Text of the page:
Funding Agency: The funding agency for the program is a non-federal grant from the U.S. District Court for the District of Massachusetts. Funding was derived from a pool of unclaimed funds from the settlement in 2004 of a class action suit against TAP Pharmaceuticals. The class action suit was related to marketing and sales practices for the prostate cancer drug Lupron.
The Mazzone Awards Program is a DFCI-sponsored award, administered jointly through DF/HCC and the Prostate Cancer Foundation.
Applications will be accepted from two or more principal investigators, at least one of whom holds a full-time Harvard faculty appointment at the level of Instructor or higher. Applications including investigators from more than one DF/HCC member institution are encouraged, as are applications that are part of the University of Massachusetts Boston-DF/HCC U54 partnership. Applicants may apply for multiple grants; however, individuals may only be awarded one A. David Mazzone Research Award at a time.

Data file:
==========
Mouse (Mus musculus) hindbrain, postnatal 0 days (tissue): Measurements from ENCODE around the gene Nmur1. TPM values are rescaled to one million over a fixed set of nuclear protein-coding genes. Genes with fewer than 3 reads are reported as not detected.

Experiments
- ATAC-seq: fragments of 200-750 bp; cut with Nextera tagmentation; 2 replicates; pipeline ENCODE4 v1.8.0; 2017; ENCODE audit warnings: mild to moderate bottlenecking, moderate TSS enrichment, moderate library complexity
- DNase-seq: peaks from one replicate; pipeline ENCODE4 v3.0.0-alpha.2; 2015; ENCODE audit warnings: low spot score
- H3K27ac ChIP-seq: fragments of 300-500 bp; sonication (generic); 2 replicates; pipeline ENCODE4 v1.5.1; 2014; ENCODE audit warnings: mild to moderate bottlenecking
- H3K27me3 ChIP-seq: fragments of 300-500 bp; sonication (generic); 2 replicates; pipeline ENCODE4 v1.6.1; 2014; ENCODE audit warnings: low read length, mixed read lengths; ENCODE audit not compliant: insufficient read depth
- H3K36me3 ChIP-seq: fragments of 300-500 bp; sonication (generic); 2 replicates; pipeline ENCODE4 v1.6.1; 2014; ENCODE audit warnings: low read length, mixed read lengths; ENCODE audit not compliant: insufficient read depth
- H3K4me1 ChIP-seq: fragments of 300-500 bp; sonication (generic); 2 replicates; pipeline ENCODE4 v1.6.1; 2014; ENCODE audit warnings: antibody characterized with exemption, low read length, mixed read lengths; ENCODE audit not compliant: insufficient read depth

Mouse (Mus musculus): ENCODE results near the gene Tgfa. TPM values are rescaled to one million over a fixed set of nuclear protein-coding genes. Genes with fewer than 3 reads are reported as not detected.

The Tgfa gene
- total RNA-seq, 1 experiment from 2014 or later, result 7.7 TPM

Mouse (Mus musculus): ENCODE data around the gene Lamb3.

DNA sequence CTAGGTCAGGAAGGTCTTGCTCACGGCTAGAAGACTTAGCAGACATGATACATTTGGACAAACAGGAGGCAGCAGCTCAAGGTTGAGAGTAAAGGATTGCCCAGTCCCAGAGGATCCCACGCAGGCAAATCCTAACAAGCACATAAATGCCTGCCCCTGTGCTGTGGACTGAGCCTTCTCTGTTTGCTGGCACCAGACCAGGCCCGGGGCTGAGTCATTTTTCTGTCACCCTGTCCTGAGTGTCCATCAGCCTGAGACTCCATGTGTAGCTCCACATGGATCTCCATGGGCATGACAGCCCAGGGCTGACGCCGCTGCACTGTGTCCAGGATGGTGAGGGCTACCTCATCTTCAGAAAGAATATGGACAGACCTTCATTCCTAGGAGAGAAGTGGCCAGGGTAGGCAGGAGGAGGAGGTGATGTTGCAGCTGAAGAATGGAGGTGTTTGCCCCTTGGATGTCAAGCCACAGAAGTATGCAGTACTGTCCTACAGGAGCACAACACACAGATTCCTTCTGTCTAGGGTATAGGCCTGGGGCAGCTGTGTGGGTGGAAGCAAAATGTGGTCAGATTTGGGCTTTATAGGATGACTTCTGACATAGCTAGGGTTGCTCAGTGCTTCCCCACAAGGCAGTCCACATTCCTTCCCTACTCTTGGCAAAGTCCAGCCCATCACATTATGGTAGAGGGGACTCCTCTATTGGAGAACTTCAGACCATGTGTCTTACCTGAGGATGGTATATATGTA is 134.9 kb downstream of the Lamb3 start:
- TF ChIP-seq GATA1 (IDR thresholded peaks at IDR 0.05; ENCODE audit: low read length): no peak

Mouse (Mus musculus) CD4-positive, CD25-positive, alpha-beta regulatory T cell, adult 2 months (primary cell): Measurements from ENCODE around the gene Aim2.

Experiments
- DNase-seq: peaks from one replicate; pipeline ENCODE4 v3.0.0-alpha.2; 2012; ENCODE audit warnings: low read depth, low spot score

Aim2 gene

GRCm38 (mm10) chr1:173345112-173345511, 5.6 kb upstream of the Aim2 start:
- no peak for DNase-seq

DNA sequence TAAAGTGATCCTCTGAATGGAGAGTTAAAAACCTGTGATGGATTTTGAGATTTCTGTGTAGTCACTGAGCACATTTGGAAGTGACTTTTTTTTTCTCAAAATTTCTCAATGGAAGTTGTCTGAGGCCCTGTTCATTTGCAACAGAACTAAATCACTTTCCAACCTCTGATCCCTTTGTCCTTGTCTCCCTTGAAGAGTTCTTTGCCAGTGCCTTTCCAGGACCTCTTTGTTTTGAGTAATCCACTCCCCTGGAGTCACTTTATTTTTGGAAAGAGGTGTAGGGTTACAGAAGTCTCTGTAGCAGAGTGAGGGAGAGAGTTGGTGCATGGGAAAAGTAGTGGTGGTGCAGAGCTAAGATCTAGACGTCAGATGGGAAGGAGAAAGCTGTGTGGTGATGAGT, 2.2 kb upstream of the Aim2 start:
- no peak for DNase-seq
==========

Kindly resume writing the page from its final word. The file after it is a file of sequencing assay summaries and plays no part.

Employees or subcontractors of a government entity or for-profit private industry are not eligible. Exceptions include applicants holding full-time positions at a veterans' hospital or national laboratory (e.g., Lawrence Berkeley National Laboratory) in the United States. Members of the Programís Scientific Advisory Board (SAB) are ineligible to apply.
PROPOSAL SUBMISSION INFORMATION
Format: Items 2 Ė 4 (above) must be compiled and submitted as a single PDF file. Please include the PIís name, project title, and page number at the top of each page.
Submit Proposal Online: Application Form Web Page
ADDITIONAL REVIEW CRITERIA SPECIFIC TO ďTYPE 2Ē PROJECTS